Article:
Thursday, December 04, 2008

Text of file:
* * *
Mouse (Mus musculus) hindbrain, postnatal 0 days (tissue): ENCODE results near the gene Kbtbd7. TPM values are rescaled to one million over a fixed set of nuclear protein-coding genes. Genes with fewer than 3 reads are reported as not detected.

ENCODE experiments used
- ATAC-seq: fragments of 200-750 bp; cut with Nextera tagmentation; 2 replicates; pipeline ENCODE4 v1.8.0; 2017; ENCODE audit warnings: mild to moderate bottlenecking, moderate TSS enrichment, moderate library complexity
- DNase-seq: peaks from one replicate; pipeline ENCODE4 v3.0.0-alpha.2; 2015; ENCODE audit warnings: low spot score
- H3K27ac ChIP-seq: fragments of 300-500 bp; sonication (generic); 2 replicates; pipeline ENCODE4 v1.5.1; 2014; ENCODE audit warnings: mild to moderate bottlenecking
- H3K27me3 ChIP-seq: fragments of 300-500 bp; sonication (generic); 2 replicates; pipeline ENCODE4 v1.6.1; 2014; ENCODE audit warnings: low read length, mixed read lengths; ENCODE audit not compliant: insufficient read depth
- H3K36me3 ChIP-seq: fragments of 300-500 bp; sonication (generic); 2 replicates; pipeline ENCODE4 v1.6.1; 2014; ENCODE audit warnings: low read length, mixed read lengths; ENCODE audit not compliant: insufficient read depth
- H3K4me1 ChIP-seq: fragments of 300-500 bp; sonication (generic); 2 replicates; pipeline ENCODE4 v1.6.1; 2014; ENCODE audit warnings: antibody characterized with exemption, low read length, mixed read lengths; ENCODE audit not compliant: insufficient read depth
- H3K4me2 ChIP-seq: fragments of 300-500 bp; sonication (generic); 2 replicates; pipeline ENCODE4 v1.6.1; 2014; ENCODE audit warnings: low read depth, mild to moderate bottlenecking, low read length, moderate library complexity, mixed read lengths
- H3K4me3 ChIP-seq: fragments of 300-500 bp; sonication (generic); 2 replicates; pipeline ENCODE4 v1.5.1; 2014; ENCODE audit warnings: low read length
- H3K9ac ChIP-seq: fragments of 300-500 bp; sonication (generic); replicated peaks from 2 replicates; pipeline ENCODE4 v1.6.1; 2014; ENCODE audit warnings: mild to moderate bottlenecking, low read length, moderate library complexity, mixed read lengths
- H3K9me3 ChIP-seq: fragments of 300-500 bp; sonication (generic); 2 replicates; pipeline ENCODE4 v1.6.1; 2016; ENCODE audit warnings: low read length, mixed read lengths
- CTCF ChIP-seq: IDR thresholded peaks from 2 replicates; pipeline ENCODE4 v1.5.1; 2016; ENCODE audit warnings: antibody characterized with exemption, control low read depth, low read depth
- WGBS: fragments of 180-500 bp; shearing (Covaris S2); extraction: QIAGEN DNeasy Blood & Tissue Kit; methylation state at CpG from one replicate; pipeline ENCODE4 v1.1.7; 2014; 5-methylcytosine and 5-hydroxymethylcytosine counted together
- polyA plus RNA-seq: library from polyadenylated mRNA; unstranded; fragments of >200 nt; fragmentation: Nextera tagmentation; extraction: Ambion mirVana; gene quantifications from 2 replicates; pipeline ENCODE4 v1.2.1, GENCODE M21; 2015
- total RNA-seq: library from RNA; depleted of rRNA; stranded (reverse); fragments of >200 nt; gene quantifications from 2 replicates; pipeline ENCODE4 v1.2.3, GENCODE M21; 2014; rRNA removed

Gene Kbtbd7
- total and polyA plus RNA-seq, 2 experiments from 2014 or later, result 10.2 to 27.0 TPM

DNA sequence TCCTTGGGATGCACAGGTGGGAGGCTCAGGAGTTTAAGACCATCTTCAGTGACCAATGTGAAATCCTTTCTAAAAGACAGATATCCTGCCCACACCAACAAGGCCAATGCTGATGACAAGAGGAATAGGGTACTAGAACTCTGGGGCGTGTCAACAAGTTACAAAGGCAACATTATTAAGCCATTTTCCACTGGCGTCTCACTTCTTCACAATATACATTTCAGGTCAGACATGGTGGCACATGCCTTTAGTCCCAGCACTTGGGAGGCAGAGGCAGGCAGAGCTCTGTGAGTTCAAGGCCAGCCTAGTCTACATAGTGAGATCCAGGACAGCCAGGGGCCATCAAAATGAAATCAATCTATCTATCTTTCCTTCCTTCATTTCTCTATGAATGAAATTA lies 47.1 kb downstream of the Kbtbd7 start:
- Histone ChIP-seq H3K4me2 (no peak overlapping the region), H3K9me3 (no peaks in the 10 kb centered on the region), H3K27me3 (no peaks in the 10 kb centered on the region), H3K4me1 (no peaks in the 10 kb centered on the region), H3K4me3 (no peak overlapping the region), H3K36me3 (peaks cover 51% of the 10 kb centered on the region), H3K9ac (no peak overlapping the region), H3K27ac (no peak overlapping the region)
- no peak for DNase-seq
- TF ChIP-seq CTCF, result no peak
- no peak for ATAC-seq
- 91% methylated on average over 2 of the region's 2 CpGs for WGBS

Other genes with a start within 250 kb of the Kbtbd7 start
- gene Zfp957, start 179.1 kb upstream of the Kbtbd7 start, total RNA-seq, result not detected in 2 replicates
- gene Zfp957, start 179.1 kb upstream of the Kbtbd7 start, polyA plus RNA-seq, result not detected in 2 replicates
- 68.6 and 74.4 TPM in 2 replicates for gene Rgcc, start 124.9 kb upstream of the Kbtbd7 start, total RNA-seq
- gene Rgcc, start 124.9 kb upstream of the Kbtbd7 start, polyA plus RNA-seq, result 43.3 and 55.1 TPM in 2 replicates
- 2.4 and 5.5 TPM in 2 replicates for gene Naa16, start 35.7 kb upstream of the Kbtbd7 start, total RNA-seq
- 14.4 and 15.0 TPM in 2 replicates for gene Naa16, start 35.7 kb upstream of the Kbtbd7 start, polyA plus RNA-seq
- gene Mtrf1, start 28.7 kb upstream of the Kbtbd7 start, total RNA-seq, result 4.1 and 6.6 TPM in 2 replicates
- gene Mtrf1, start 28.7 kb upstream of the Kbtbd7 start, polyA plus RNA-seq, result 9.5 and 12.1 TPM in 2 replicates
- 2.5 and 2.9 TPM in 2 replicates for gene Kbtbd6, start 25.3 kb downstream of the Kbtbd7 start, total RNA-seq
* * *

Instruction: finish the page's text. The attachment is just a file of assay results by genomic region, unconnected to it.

Governor-General cannot prorogue parliament ... (but she did! What hold does Harper have on her? Oh right ... her job!) A very unusual situation in Canadian politics. More and more, it seems Canadian politics is just about politicians instead of about Canadians. That said ... on this historical day, the Governor-General resumes the intended position in Canada, as a Head of State who guides the wheels of Canadian democracy run amok. Stephen Harper, in typical hissy-fit style, will demand that the GG prorogue parliament, and expect her to concede. However, she cannot. Let me explain ... Harper is asking the GG to prorogue parliament so that his government can delay a non-confidence vote that his government will surely lose. There is no precedent for that, and such a decision would be an extremely dangerous precedent to set. There is a reason why there are democratic checks and balances built into our parliamentary democracy/constitutional monarchy. All democracies have such protections to avoid an ill-intentioned group or individual from seizing absolute power - to prevent dictatorship. Perhaps dictatorship seems a distant concept to most Canadians, but consider this: Harper was about to lose a vote of confidence in the house. Harper wants to suspend parliament. Harper, thus, manages to hold onto absolute power without the confidence of Canadians. What he does with that power, no one will know, because there will be no public forum for governance. A government that has lost the confidence of the majority of Canadians will continue to 'govern' ... from behind closed doors. The Governor-General cannot agree to prorogue parliament because to do so would set a precedent such that every future government that faces a vote of confidence will simply suspend parliament. This would totally undermine our democracy. Lazy as we are about protecting it, I don't think Canadians can afford to lose that much and still call ourselves a democracy. Hopefully, Harper is receiving advice on these issues of constitutional law and precedent before his meeting with the GG, because she has to say no or Canadians will lose confidence in our entire system of governance including her. On another note ... Considering the economic fallout of Harper's current shenanigans, all his talk about his government keeping the economy in good shape is ... um ... pretty moot at this point! We can only hope that his own Conservative party executive is able to reign in his narcissistic temper tantrums for the sake of the economy. It is too soon for another election, but Harper made it clear in his economic statement that he has absolutely no intention of governing for all Canadians. We can only conclude that Stephen Harper clearly has no talent as a leader of a democracy.